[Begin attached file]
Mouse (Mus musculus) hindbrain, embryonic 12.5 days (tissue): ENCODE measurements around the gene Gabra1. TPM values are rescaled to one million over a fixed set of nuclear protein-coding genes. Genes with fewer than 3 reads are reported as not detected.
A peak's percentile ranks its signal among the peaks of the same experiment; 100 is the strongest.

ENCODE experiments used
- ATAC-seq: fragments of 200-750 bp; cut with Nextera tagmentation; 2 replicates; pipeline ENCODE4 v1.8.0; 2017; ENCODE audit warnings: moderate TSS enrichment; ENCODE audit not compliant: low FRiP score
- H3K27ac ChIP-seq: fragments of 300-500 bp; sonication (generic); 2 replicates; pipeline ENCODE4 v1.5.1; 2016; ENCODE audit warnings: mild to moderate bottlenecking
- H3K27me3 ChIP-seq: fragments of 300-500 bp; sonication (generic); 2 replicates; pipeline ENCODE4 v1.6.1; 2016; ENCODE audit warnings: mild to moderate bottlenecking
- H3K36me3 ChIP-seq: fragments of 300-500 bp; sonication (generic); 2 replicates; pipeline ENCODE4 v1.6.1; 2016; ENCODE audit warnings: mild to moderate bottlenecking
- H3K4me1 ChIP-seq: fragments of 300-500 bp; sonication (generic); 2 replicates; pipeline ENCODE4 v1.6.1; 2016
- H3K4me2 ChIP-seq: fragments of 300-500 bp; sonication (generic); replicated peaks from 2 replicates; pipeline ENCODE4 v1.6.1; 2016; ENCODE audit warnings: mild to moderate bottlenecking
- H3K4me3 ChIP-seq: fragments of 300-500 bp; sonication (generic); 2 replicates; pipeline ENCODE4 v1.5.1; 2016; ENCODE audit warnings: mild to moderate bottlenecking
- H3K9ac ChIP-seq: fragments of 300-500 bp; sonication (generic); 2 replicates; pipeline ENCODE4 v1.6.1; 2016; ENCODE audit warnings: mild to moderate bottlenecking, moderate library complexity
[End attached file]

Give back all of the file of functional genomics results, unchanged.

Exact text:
Mouse (Mus musculus) hindbrain, embryonic 12.5 days (tissue): ENCODE measurements around the gene Gabra1. TPM values are rescaled to one million over a fixed set of nuclear protein-coding genes. Genes with fewer than 3 reads are reported as not detected.
A peak's percentile ranks its signal among the peaks of the same experiment; 100 is the strongest.

ENCODE experiments used
- ATAC-seq: fragments of 200-750 bp; cut with Nextera tagmentation; 2 replicates; pipeline ENCODE4 v1.8.0; 2017; ENCODE audit warnings: moderate TSS enrichment; ENCODE audit not compliant: low FRiP score
- H3K27ac ChIP-seq: fragments of 300-500 bp; sonication (generic); 2 replicates; pipeline ENCODE4 v1.5.1; 2016; ENCODE audit warnings: mild to moderate bottlenecking
- H3K27me3 ChIP-seq: fragments of 300-500 bp; sonication (generic); 2 replicates; pipeline ENCODE4 v1.6.1; 2016; ENCODE audit warnings: mild to moderate bottlenecking
- H3K36me3 ChIP-seq: fragments of 300-500 bp; sonication (generic); 2 replicates; pipeline ENCODE4 v1.6.1; 2016; ENCODE audit warnings: mild to moderate bottlenecking
- H3K4me1 ChIP-seq: fragments of 300-500 bp; sonication (generic); 2 replicates; pipeline ENCODE4 v1.6.1; 2016
- H3K4me2 ChIP-seq: fragments of 300-500 bp; sonication (generic); replicated peaks from 2 replicates; pipeline ENCODE4 v1.6.1; 2016; ENCODE audit warnings: mild to moderate bottlenecking
- H3K4me3 ChIP-seq: fragments of 300-500 bp; sonication (generic); 2 replicates; pipeline ENCODE4 v1.5.1; 2016; ENCODE audit warnings: mild to moderate bottlenecking
- H3K9ac ChIP-seq: fragments of 300-500 bp; sonication (generic); 2 replicates; pipeline ENCODE4 v1.6.1; 2016; ENCODE audit warnings: mild to moderate bottlenecking, moderate library complexity